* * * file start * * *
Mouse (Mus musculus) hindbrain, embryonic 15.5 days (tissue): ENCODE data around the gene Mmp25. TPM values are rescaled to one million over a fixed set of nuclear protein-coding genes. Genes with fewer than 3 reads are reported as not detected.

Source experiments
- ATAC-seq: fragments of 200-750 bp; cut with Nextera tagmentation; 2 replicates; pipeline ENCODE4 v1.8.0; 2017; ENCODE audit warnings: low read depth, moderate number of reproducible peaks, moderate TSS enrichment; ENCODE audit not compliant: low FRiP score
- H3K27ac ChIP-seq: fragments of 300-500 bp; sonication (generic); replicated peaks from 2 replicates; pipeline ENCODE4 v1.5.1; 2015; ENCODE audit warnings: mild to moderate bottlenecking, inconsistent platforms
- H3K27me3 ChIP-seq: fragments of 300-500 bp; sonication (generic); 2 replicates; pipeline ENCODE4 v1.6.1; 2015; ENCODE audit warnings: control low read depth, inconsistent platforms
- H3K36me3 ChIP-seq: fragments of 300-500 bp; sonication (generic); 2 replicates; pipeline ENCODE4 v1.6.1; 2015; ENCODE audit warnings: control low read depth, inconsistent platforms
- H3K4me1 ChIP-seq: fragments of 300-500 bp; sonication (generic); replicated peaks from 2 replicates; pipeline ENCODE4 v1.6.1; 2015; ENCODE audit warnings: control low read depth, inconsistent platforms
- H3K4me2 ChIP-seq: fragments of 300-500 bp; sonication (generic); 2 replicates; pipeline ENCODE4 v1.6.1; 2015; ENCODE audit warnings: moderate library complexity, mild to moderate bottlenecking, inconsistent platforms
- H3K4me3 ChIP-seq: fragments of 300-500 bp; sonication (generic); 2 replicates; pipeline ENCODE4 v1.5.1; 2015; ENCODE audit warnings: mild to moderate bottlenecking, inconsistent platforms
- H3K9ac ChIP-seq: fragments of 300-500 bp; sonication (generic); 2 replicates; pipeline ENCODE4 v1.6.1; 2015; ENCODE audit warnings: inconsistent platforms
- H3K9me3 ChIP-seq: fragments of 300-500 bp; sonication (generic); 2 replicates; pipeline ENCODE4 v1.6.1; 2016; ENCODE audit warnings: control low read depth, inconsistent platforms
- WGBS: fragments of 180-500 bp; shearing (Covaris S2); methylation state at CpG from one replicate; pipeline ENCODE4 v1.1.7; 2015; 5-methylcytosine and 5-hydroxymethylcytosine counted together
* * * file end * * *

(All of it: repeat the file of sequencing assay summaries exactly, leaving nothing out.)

Mouse (Mus musculus) hindbrain, embryonic 15.5 days (tissue): ENCODE data around the gene Mmp25. TPM values are rescaled to one million over a fixed set of nuclear protein-coding genes. Genes with fewer than 3 reads are reported as not detected.

Source experiments
- ATAC-seq: fragments of 200-750 bp; cut with Nextera tagmentation; 2 replicates; pipeline ENCODE4 v1.8.0; 2017; ENCODE audit warnings: low read depth, moderate number of reproducible peaks, moderate TSS enrichment; ENCODE audit not compliant: low FRiP score
- H3K27ac ChIP-seq: fragments of 300-500 bp; sonication (generic); replicated peaks from 2 replicates; pipeline ENCODE4 v1.5.1; 2015; ENCODE audit warnings: mild to moderate bottlenecking, inconsistent platforms
- H3K27me3 ChIP-seq: fragments of 300-500 bp; sonication (generic); 2 replicates; pipeline ENCODE4 v1.6.1; 2015; ENCODE audit warnings: control low read depth, inconsistent platforms
- H3K36me3 ChIP-seq: fragments of 300-500 bp; sonication (generic); 2 replicates; pipeline ENCODE4 v1.6.1; 2015; ENCODE audit warnings: control low read depth, inconsistent platforms
- H3K4me1 ChIP-seq: fragments of 300-500 bp; sonication (generic); replicated peaks from 2 replicates; pipeline ENCODE4 v1.6.1; 2015; ENCODE audit warnings: control low read depth, inconsistent platforms
- H3K4me2 ChIP-seq: fragments of 300-500 bp; sonication (generic); 2 replicates; pipeline ENCODE4 v1.6.1; 2015; ENCODE audit warnings: moderate library complexity, mild to moderate bottlenecking, inconsistent platforms
- H3K4me3 ChIP-seq: fragments of 300-500 bp; sonication (generic); 2 replicates; pipeline ENCODE4 v1.5.1; 2015; ENCODE audit warnings: mild to moderate bottlenecking, inconsistent platforms
- H3K9ac ChIP-seq: fragments of 300-500 bp; sonication (generic); 2 replicates; pipeline ENCODE4 v1.6.1; 2015; ENCODE audit warnings: inconsistent platforms
- H3K9me3 ChIP-seq: fragments of 300-500 bp; sonication (generic); 2 replicates; pipeline ENCODE4 v1.6.1; 2016; ENCODE audit warnings: control low read depth, inconsistent platforms
- WGBS: fragments of 180-500 bp; shearing (Covaris S2); methylation state at CpG from one replicate; pipeline ENCODE4 v1.1.7; 2015; 5-methylcytosine and 5-hydroxymethylcytosine counted together